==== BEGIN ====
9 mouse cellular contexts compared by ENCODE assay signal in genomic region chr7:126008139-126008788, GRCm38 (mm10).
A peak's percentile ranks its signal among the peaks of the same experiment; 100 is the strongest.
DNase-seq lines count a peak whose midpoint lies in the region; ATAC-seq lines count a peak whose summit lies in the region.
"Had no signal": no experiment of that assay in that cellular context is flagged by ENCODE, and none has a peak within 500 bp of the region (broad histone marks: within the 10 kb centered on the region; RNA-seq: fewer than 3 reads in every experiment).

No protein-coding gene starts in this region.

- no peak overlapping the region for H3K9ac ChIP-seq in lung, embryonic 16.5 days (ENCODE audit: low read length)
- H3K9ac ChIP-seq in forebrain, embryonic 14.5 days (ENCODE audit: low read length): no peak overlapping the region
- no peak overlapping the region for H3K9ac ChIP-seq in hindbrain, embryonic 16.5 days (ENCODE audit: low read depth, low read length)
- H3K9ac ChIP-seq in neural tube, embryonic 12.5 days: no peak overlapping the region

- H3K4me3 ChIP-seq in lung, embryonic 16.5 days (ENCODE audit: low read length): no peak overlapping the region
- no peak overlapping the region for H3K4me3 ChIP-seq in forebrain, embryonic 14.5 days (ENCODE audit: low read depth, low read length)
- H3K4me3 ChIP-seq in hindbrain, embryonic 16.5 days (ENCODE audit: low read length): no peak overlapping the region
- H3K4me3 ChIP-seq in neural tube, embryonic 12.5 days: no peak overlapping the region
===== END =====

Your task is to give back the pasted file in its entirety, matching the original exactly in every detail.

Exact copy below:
9 mouse cellular contexts compared by ENCODE assay signal in genomic region chr7:126008139-126008788, GRCm38 (mm10).
A peak's percentile ranks its signal among the peaks of the same experiment; 100 is the strongest.
DNase-seq lines count a peak whose midpoint lies in the region; ATAC-seq lines count a peak whose summit lies in the region.
"Had no signal": no experiment of that assay in that cellular context is flagged by ENCODE, and none has a peak within 500 bp of the region (broad histone marks: within the 10 kb centered on the region; RNA-seq: fewer than 3 reads in every experiment).

No protein-coding gene starts in this region.

- no peak overlapping the region for H3K9ac ChIP-seq in lung, embryonic 16.5 days (ENCODE audit: low read length)
- H3K9ac ChIP-seq in forebrain, embryonic 14.5 days (ENCODE audit: low read length): no peak overlapping the region
- no peak overlapping the region for H3K9ac ChIP-seq in hindbrain, embryonic 16.5 days (ENCODE audit: low read depth, low read length)
- H3K9ac ChIP-seq in neural tube, embryonic 12.5 days: no peak overlapping the region

- H3K4me3 ChIP-seq in lung, embryonic 16.5 days (ENCODE audit: low read length): no peak overlapping the region
- no peak overlapping the region for H3K4me3 ChIP-seq in forebrain, embryonic 14.5 days (ENCODE audit: low read depth, low read length)
- H3K4me3 ChIP-seq in hindbrain, embryonic 16.5 days (ENCODE audit: low read length): no peak overlapping the region
- H3K4me3 ChIP-seq in neural tube, embryonic 12.5 days: no peak overlapping the region